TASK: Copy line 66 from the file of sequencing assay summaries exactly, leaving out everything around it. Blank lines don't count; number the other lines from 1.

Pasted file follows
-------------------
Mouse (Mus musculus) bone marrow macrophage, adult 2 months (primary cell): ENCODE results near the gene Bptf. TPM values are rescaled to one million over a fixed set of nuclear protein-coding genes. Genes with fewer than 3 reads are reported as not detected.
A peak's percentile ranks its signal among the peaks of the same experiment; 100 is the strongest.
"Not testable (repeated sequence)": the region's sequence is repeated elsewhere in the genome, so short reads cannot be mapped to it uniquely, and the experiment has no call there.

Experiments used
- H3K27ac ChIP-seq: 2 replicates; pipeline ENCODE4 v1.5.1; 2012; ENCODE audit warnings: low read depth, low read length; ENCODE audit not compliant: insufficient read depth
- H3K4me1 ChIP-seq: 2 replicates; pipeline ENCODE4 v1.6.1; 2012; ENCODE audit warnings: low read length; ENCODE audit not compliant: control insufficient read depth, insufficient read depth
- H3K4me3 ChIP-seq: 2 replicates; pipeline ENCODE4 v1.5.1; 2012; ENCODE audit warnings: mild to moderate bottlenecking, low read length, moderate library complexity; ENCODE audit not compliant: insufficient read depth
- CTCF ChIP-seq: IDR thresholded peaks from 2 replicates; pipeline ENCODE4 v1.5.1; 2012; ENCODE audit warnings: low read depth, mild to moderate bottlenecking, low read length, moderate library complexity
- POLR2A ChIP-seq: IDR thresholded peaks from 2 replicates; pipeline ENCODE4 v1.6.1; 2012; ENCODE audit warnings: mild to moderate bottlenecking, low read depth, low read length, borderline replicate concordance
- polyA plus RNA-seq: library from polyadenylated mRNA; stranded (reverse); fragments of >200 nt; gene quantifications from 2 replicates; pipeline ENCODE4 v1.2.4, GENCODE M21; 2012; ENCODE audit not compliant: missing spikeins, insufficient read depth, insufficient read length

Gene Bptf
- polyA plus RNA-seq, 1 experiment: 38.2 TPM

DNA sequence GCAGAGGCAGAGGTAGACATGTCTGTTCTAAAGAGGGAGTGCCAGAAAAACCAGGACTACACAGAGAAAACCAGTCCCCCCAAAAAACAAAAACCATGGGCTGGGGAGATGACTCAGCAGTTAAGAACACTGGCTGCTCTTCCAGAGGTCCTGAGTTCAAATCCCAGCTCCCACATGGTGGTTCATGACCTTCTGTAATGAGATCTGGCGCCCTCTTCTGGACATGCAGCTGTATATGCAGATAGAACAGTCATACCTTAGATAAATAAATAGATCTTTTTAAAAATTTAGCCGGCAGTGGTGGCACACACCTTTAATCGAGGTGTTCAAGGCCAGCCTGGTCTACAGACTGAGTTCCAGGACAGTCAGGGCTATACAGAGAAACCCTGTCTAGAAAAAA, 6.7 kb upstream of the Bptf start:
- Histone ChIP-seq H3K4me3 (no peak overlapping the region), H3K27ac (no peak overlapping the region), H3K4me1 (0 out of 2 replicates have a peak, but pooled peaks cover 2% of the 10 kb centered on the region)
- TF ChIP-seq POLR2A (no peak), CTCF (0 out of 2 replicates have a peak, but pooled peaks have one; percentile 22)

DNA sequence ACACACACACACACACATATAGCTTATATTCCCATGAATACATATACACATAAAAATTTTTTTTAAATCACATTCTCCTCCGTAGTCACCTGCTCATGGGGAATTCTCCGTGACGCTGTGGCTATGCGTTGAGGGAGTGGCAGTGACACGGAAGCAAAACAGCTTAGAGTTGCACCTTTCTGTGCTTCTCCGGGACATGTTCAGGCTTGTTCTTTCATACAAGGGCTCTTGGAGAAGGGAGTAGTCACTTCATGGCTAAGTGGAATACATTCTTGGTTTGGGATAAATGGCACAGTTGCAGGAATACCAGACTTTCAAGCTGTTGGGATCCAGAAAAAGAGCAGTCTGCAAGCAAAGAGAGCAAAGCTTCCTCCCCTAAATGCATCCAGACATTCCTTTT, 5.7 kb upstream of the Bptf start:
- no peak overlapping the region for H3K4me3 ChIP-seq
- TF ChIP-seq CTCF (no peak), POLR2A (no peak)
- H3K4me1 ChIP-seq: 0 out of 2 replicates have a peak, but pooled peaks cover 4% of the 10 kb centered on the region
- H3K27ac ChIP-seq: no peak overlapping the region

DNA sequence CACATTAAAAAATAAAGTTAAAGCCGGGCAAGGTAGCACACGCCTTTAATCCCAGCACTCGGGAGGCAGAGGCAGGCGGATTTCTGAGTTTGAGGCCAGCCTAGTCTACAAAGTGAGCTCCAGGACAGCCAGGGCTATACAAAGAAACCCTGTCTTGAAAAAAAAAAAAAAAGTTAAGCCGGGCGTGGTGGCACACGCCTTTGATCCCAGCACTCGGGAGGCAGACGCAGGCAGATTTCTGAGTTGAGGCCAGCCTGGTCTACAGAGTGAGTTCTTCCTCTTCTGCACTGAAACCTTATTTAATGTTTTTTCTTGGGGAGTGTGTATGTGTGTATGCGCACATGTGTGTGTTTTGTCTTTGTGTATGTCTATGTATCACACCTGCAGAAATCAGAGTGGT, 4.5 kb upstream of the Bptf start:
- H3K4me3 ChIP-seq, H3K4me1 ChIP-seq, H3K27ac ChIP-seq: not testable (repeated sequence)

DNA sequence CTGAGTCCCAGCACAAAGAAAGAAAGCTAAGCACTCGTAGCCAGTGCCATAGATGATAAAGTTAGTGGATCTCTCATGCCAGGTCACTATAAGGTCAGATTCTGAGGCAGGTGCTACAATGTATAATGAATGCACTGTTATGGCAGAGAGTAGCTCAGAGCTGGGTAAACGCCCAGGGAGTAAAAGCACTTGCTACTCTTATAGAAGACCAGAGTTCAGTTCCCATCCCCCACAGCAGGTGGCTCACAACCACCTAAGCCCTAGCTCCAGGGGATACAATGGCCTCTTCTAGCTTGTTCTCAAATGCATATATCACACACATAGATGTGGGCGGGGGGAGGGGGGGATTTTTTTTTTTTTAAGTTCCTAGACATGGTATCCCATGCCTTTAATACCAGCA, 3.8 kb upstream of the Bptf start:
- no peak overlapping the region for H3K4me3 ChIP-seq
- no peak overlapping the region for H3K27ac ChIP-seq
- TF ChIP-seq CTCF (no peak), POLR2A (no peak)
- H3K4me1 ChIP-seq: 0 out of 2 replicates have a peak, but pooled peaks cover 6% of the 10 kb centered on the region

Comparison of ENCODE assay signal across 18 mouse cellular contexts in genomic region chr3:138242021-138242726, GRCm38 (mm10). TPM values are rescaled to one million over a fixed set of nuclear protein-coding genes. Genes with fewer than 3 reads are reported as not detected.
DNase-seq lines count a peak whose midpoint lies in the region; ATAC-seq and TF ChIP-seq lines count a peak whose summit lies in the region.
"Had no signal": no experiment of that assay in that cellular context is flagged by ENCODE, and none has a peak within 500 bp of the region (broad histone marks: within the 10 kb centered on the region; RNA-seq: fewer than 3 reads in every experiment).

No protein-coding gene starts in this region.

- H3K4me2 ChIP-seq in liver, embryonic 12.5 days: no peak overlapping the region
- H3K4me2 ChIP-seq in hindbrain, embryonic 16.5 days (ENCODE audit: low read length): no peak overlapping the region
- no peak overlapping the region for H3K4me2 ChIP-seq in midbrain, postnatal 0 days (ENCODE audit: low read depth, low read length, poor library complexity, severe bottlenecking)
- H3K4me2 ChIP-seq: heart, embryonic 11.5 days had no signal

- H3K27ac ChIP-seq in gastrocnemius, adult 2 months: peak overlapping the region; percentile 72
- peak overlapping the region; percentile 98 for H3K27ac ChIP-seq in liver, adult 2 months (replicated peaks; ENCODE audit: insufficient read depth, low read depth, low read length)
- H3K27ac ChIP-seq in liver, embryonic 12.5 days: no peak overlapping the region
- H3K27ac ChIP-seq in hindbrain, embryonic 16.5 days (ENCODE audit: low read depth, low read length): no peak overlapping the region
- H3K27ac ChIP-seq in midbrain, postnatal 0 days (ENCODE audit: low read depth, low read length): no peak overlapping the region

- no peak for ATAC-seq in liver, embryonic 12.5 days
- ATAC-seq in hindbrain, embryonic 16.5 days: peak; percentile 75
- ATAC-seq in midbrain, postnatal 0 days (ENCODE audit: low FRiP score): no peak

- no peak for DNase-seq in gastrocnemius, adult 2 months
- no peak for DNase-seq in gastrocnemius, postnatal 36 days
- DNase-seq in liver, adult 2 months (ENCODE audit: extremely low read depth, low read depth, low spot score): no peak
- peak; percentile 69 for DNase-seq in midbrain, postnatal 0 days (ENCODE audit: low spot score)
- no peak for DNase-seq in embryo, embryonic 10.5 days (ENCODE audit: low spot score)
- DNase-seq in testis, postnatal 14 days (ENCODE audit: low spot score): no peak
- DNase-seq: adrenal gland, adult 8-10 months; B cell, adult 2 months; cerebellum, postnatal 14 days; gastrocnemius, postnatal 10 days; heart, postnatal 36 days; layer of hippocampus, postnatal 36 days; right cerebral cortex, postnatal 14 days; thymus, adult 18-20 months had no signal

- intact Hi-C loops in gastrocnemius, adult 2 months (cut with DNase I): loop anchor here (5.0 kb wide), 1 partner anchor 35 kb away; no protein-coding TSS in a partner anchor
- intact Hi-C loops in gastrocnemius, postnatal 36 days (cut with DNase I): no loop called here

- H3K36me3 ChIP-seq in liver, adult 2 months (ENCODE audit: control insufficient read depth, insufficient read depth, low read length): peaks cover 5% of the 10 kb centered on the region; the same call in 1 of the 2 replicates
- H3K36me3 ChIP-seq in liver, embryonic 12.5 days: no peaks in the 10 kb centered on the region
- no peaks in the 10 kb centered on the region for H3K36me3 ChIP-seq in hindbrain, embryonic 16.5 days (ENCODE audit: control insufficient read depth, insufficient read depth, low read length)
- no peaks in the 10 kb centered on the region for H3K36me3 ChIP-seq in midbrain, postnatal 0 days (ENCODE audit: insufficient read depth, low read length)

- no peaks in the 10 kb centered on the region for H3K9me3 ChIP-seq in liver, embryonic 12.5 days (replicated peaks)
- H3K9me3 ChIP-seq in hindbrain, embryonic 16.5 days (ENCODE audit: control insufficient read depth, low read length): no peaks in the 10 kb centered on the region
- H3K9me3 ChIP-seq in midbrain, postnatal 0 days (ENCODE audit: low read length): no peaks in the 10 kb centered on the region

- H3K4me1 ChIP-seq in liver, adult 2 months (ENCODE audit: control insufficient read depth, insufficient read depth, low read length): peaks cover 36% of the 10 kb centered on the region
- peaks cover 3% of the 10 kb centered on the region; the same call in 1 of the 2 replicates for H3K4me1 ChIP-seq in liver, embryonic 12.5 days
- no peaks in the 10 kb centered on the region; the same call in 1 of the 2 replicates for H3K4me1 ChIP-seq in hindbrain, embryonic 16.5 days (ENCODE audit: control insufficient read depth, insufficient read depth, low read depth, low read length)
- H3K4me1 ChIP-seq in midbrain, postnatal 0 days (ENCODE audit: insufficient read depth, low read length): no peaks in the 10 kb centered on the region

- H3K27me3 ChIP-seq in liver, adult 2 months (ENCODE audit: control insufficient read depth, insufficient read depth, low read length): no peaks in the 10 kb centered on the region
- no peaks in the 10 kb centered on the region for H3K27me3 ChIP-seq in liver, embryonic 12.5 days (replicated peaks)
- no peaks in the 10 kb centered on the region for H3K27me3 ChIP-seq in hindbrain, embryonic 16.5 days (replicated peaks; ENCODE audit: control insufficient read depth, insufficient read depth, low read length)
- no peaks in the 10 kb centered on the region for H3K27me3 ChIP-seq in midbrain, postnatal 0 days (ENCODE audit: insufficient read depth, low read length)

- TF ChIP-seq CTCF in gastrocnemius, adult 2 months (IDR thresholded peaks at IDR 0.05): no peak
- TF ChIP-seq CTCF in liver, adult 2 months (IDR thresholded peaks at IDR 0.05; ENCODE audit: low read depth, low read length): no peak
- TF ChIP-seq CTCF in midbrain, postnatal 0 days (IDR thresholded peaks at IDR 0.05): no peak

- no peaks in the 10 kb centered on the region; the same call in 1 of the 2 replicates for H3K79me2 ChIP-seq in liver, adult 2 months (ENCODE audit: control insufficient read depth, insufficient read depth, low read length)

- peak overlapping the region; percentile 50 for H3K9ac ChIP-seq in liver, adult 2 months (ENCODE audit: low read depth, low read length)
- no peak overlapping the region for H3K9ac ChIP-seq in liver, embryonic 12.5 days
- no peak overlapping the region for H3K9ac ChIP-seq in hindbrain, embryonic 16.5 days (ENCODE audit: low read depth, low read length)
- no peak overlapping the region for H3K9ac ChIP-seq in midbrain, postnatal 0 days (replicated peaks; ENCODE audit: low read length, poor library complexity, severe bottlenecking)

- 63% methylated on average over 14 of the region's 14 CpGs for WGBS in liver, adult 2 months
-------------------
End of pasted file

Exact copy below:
- no peaks in the 10 kb centered on the region for H3K27me3 ChIP-seq in hindbrain, embryonic 16.5 days (replicated peaks; ENCODE audit: control insufficient read depth, insufficient read depth, low read length)